Although the CCP still thrives, the attached library is defunct. I hope the have those back issue in storage, somewhere.

Eyewear company here in LA, called Crap. Like Samuel L Jackson’s character said, “a rat might taste like pumpkin pie but I’ll never know”

They could have called it "CX-Pi, the most well-rounded vehicle in its class".

I'd buy something called Schiit, if it was good schiit.

The pharmaceutical industry has the same problem; with more than 20,000 (and counting) drugs in the U.S. Pharmacopeia, it's a challenge for BigPharma to come up with a unique name for a new product. And if a name is too similar to an existing drug, it greatly increases the risk of a lethal mistake.
Just to add to the problem, drug companies now do their damndest to make new drugs' generic names intentionally unpronounceable, so you're basically forced to use the trade name and give them some free advertising.

And there are problems with names as spoken in other languages. There used to be (maybe still) a Buick model called Crosse or Lacrosse or something, can't remember. But "crosse" is slang in Quebec French that means something that people do while alone.

I find it confusing that Mazda, Audi and BMW all use simple numbers to describe their models. Makes it awkward when writing some sentences, "He prefers the 3 over the 2." Lincoln was confusing for a while with MKTs and LTK, and I don't know what else. Made me wonder if a salesman ever entered the wrong name in a sales contract and they gave the wrong car to a client.

[I find it particularly irksome when a product has a single number like "Mazda 6" and a search engine will disregard any alphanumeric string shorter than a certain number of characters, so you can't include the "6." That's not as much of a problem now as it used to be, though. --Mike]

Some small computer companies start with a "fun" name that they must then change when they begin selling into the corporate market. Here are 2 examples:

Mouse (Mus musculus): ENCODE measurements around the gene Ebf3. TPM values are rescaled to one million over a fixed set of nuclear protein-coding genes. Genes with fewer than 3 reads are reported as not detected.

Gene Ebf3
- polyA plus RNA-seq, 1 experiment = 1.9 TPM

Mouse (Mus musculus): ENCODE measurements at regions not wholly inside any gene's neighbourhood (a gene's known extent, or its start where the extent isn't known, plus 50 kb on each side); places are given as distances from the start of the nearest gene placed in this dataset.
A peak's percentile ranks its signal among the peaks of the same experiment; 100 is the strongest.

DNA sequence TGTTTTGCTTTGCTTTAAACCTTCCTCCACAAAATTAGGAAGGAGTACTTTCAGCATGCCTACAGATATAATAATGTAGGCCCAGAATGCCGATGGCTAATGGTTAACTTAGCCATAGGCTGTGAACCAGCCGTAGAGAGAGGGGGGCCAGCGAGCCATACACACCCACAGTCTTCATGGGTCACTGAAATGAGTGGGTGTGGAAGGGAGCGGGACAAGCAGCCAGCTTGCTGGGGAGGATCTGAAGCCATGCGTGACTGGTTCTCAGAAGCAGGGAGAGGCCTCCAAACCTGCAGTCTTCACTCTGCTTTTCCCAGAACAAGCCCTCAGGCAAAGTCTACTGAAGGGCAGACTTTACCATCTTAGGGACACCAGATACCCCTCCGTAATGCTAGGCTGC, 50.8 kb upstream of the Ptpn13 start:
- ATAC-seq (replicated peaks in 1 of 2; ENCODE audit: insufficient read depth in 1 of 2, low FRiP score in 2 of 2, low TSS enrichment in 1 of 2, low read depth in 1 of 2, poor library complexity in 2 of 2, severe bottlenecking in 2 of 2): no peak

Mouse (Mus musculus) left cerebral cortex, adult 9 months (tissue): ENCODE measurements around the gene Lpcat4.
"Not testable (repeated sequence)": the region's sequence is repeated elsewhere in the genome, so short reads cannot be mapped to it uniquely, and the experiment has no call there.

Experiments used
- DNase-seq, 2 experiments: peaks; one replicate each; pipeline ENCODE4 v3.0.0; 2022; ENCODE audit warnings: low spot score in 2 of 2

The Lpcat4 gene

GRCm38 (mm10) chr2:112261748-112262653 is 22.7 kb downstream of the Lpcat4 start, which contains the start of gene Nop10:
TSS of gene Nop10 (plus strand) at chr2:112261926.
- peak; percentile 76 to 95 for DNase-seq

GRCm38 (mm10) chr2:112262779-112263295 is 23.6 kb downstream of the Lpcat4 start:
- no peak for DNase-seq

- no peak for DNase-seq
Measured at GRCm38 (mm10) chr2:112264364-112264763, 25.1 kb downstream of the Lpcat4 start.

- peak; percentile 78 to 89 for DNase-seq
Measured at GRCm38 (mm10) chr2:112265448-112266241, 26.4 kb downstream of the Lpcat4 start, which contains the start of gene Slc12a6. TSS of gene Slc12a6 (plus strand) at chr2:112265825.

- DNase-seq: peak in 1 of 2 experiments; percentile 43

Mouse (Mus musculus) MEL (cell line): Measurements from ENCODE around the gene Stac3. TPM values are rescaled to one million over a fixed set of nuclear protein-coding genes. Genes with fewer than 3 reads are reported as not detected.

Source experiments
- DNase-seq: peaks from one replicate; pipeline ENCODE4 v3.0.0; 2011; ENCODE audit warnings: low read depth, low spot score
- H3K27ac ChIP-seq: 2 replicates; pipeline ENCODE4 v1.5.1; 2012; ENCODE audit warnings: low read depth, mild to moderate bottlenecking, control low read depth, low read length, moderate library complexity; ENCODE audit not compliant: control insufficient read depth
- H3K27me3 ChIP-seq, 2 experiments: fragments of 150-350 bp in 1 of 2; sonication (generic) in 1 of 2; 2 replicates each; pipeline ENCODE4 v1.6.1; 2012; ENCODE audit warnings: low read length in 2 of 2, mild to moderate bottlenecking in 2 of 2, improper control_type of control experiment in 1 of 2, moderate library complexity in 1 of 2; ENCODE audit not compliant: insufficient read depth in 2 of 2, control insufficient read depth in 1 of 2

FoolishIT is now d7xTech.
CrapCleaner is now CCleaner.

Lest we forget the m:robe


[They were ahead of their time is all. --Mike]

In the land of the rising sun, OHNO is a distinguished surname. The name is made up of two elements: "o," meaning "small," and "no," meaning "field."

Am I the only person that thinks phosgene gas when I hear CX ?
You would think that a company headquartered in Hiroshima would sensitive to naming a product line after a chemical weapon ( or a hazard of welding tin which is why I know)

Dairy cows have the same naming conventions. One of our cows , cleverlands darimost crystal, was world dairy champion in 1975, and I used be able to bet that I could walk into any county fair that had cows and find some farmer who knew who I was. Most of the guernsey cows in the world are probably related to our herd by now.

A famous Swiss brand started selling very coloured watches, called Swatches because they were S(wiss)watches. Then they started selling lamps, called Slamps because they were S(wiss)lamps. Finally, they started selling cars, but they did not call them Scars, even if they were S(wiss)cars.
They called them Smarts.

Oh almost forgot about Sony at one all their consumer TV sets had long numbers as model numbers and every year the new model would be one number lower than the model that it replaced apparently so salesman could confuse the customers by selling the old models as being newer and better than the new models.
I got a Crazy Eddie salesman screaming at me that I was a crazy person and after I showed him the official Sony catalog he kept screaming that I was some sort of communist. Ah NYC in the 80s.

Buick Lacrosse was poorly named for customers in Quebec.

The solution to Mazda's problem was, of course, the same answer as for AMC with the Pacer and the Gremlin - just add an X!

I’m sure there’s an Elon Musk joke to be had somewhere amongst this, but it’s just not in me this morning.

"Even though I personally absolutely refuse to buy anything called Schiit."

As I sit here listening to my wonderful Gungnir Multibit DAC from Schiit Audio, all I can say is: "Your loss."